The gang who were spreading Gootkit banking trojan via Mailchimp have changed after all the adverse publicity and are now using Mailgun another similar distribution service to get their malware laden emails delivered to unsuspecting victims. Lets see how long it takes Mailgun to catch on & stop the abuse of their service.
They use email addresses and subjects that will entice a user to read the email and open the attachment. A very high proportion are being targeted at small and medium size businesses, with the hope of getting a better response than they do from consumers.
There are 2 versions currently spreading. In the first version There are no attachments in the email, instead there is a link in the email body.
In this example the link is to https://afirmfwc.org/Payment Info.docx Which contains an embedded image which they ask you to click on which downloads the malware via Bitsadmin ( see the anyrun video analysis report for the infection chain & path )
One of the emails looks like:
Date: Mon 26/03/2018 21:59 ( arrived 1501 UK time)
Subject: New Direct Debit 6964284 payment to Social Media Drive
Social Media Drive is charging you £ 542.00 for Invoice 6964284 issued 26/03/2018 with balance £ 540.00.
View your Payment Invoice.
We will debit your bank account ******37 (BARCLAYS BANK PLC) by Direct Debit on or shortly after 2018-03-23.
This payment will appear on your bank statement as GoCardless, ref: SMDRIVE-KXYR7BBZD7.
We will notify you via email at least 3 working days in advance of any changes to your payment date or amount.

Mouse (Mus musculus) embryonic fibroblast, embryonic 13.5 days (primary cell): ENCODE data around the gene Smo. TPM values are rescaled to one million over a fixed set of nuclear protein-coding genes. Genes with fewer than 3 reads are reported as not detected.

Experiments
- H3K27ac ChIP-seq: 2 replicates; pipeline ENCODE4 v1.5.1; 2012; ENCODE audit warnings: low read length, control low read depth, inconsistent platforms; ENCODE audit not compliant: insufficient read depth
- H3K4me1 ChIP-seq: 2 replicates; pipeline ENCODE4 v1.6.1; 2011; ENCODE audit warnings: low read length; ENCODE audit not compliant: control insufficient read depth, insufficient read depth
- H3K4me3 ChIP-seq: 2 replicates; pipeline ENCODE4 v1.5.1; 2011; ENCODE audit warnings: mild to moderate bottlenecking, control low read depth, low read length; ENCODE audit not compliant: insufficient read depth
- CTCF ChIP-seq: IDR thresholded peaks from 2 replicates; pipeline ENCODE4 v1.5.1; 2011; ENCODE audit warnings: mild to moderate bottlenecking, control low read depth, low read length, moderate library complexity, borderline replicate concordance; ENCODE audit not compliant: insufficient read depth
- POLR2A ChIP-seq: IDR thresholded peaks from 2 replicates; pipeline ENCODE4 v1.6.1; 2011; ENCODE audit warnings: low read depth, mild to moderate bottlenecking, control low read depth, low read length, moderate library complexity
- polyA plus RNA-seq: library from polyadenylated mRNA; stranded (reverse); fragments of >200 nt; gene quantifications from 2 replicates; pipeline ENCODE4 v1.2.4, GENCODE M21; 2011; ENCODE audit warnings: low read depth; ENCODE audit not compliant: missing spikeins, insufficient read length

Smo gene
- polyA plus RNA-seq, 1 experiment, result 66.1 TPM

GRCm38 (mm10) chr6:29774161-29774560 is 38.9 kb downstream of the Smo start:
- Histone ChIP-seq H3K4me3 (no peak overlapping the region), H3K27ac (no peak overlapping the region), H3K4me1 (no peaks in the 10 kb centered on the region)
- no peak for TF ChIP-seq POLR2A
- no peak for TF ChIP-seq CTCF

If there is an issue with this payment please contact Social Media Drive at firstname.lastname@example.org or on +44 7702 194107.
+44 20 7183 8674
The second version has a doc x attachment with same result as first version. These are coming from numerous different senders with pending payment to random names and random amounts but all coming via the mailgun mail sending system
I nеed you to mаkе а GBP 3,647.45 fastеr paymеnt in favour of thе nеw сontractor.
Sort code: 30-89-79
Aсc. numbеr: 10519415
Benefiсiаry: Cel Rameka
I send the necessary documents to transfer money.
Leаvе a rеply once done or if уou get аny рroblem whilе setting it up.
|184.108.40.206||so254-13.mailgun.net||San Antonio||Texas||US||AS19994 Rackspace Hosting|
|220.127.116.11||hn.kd.dhcp||Zhengzhou||Henan||CN||AS4837 CHINA UNICOM China169 Backbone|
Received: from so254-13.mailgun.net ([18.104.22.168]:60264)
by may mail server with esmtps (TLSv1.2:ECDHE-RSA-AES128-GCM-SHA256:128)
for email@example.com; Mon, 26 Mar 2018 15:01:15 +0100
DKIM-Signature: a=rsa-sha256; v=1; c=relaxed/relaxed; d=solveitlabs.com; q=dns/txt;
s=smtp; t=1522072874; h=Content-Type: MIME-Version: Date: Subject: To:
From: Reply-To: Message-ID: Sender;
Received: from 22.214.171.124 (hn.kd.dhcp [126.96.36.199])
by mxa.mailgun.org with ESMTP id 5ab8fd2a.7fda3c295fb8-smtp-out-n01;
Mon, 26 Mar 2018 14:01:14 -0000 (UTC)
Reply-To: “Go Gards” <firstname.lastname@example.org>
From: “Go Gards” <email@example.com>
Subject: New Direct Debit 6964284 payment to Social Media Drive
Date: Mon, 26 Mar 2018 13:59:24 -0700
Content-Type: multipart/alternative; boundary=”523fce0004854f7fd9330a0794da”
|188.8.131.52||rs234.mailgun.us||US||AS33070 Rackspace Hosting|
|184.108.40.206||LNeuilly-656-1-67-123.w80-11.abo.wanadoo.fr||FR||AS3215 Orange S.A.|
Received: from rs234.mailgun.us ([220.127.116.11]:51539)
by my mail server with esmtps (TLSv1.2:ECDHE-RSA-AES128-GCM-SHA256:128)
for firstname.lastname@example.org; Mon, 26 Mar 2018 13:54:59 +0100
DKIM-Signature: a=rsa-sha256; v=1; c=relaxed/relaxed; d=mg.ckofficedesigns.com;
q=dns/txt; s=k1; t=1522068899; h=Content-Type: MIME-Version: Date:
Subject: To: From: Reply-To: Message-ID: Sender;
Received: from 18.104.22.168 (LNeuilly-656-1-67-123.w80-11.abo.wanadoo.fr [22.214.171.124])
by mxa.mailgun.org with ESMTP id 5ab8eda2.7fd724df6538-smtp-out-n01;
Mon, 26 Mar 2018 12:54:58 -0000 (UTC)
Reply-To: “Luli Norbu” <email@example.com>
From: “Luli Norbu” <firstname.lastname@example.org>
Subject: Pending payment to Ben. Cel Rameka
Date: Mon, 26 Mar 2018 12:52:10 -0700